– Suns send Lakers’ 2018 first-round pick (from 2012 Steve Nash trade) to Sixers

– Suns send Tyler Ennis and Miles Plumlee to Bucks

– Sixers deal Michael Carter-Williams to Bucks

What it looks like for the Suns in 2018

To put it concisely, Knight struggled to fit alongside Eric Bledsoe, lost his starting job as Devin Booker rose to the forefront and had multiple minor injuries hamper him before he tore his ACL this offseason. Under contract for a deal averaging around $14.6 million per season through 2019-20, he is untradeable but he could have a chance to earn a starting spot if he returns healthy next season and the Suns can’t find a veteran point option in stingy trade and free agency markets.

Ennis is a mistake-free backup point who projects to stick in the league, Plumlee has bounced around as little more than a rim-protecting big and Michael Carter-Williams went from Rookie of the Year to a problematic backup point guard.

Of course, the painful part of the Knight deal was the Lakers’ pick. To make Suns fans feel 10 times worse, ESPN’s Feb. 1 mock draft has that pick at No. 7 and Oklahoma point guard Trae Young going to the Sixers. Boston gets the pick if it is second through fifth, but ESPN’s BPI has it as a 78-percent chance of it going to Philly.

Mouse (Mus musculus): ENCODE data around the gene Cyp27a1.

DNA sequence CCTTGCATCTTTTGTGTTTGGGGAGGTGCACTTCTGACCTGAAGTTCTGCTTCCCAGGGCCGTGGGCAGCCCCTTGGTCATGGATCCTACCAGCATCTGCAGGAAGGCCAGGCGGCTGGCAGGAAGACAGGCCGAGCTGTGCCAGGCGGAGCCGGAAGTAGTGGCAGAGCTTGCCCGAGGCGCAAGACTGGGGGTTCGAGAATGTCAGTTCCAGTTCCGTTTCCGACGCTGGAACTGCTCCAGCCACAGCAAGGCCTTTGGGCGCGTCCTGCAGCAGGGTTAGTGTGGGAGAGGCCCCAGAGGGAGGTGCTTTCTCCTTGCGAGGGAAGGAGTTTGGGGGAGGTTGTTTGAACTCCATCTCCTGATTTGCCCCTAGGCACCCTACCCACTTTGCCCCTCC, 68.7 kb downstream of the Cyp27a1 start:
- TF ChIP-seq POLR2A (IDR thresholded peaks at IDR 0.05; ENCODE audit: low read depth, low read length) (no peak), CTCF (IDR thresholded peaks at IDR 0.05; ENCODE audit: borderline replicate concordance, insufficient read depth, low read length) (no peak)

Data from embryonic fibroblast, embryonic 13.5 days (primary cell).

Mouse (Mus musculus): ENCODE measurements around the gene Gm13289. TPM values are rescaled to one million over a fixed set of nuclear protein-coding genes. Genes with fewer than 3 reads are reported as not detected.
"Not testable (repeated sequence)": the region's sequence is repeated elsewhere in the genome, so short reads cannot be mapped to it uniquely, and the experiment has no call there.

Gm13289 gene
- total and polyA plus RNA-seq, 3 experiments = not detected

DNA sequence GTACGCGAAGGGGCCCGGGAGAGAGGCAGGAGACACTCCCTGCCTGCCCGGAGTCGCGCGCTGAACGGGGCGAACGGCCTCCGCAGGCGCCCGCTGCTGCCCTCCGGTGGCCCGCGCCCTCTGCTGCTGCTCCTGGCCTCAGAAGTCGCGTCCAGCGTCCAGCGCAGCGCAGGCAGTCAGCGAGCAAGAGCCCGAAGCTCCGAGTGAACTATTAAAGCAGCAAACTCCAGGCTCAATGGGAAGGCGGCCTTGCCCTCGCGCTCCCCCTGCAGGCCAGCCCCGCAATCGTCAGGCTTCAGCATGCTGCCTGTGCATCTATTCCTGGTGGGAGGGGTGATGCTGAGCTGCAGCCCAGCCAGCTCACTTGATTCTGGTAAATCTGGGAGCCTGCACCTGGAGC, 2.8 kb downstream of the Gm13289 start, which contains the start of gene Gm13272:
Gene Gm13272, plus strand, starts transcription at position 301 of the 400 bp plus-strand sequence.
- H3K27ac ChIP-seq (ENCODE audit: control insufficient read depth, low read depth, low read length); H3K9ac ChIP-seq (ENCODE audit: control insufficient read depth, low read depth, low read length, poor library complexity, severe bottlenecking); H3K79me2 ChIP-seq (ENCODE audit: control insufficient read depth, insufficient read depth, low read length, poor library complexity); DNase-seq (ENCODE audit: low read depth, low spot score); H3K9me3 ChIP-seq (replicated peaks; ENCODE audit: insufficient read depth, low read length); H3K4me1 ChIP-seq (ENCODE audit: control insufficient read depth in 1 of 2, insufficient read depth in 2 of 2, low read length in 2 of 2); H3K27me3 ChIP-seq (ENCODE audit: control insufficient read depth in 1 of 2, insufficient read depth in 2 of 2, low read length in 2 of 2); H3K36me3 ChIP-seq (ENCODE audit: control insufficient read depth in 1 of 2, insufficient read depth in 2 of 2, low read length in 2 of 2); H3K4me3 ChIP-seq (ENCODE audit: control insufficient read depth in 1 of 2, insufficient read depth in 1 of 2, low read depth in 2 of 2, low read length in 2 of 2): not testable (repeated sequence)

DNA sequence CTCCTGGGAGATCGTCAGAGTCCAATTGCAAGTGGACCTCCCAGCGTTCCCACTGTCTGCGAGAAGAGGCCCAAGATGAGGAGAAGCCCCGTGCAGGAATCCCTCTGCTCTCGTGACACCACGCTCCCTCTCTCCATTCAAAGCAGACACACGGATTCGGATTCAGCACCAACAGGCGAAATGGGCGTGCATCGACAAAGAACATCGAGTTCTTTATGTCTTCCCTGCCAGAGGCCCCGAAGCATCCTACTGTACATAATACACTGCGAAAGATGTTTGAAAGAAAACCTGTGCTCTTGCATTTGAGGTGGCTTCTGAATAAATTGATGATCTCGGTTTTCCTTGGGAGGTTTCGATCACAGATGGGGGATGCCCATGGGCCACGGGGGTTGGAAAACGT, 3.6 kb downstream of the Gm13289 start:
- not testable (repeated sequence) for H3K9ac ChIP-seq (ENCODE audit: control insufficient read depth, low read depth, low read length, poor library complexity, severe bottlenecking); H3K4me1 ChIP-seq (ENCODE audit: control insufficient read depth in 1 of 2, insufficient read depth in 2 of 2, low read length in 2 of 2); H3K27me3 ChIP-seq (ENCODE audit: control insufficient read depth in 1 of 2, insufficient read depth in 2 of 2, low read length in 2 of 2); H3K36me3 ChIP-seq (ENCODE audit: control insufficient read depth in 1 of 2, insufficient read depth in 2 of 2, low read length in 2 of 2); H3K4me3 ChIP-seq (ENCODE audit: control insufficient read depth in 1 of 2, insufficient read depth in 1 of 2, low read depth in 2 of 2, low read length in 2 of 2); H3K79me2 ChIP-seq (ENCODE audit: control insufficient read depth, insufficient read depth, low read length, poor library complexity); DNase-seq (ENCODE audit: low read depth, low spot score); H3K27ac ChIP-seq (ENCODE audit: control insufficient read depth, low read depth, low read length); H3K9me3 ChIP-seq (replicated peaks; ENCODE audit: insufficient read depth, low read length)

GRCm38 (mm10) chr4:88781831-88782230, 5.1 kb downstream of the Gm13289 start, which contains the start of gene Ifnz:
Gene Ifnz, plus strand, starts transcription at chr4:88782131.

The Isaiah Thomas trade

– Suns ship Isaiah Thomas to Celtics

– Celtics trade Marcus Thornton and 2016 first-round pick (Skal Labissiere) to Suns

– Pistons send Gigi Datome and Jonas Jerebko to Celtics

What it looks like for the Suns in 2018

Judge this trade the moment it happened, and it wasn’t a great return for the Suns. A year later, it looked so bad that McDonough admitted he wish he could have taken a mulligan.

Now? It’s not looking quite as bad.

All we know is it was a major win for the Celtics.

Thomas put together a magical season for Boston in his only full season after the deal, but since being traded to the Cavaliers for Kyrie Irving, it’s hard to say what would’ve happened if Phoenix hadn’t pulled the trigger.

In an alternate universe, maybe Phoenix would have traded Thomas at the 2016 deadline with his stock in prime shape. In another alternate universe, maybe the Suns would have kept him too long and his hip problems would have cut into his stock. We’ll never know.

In reality, Thomas has struggled in 13 games of 2017-18 as the hip injury has limited him. His defense — or lack thereof — has been one of many problematic pieces to the crumbling Cavaliers as the deadline hits this week.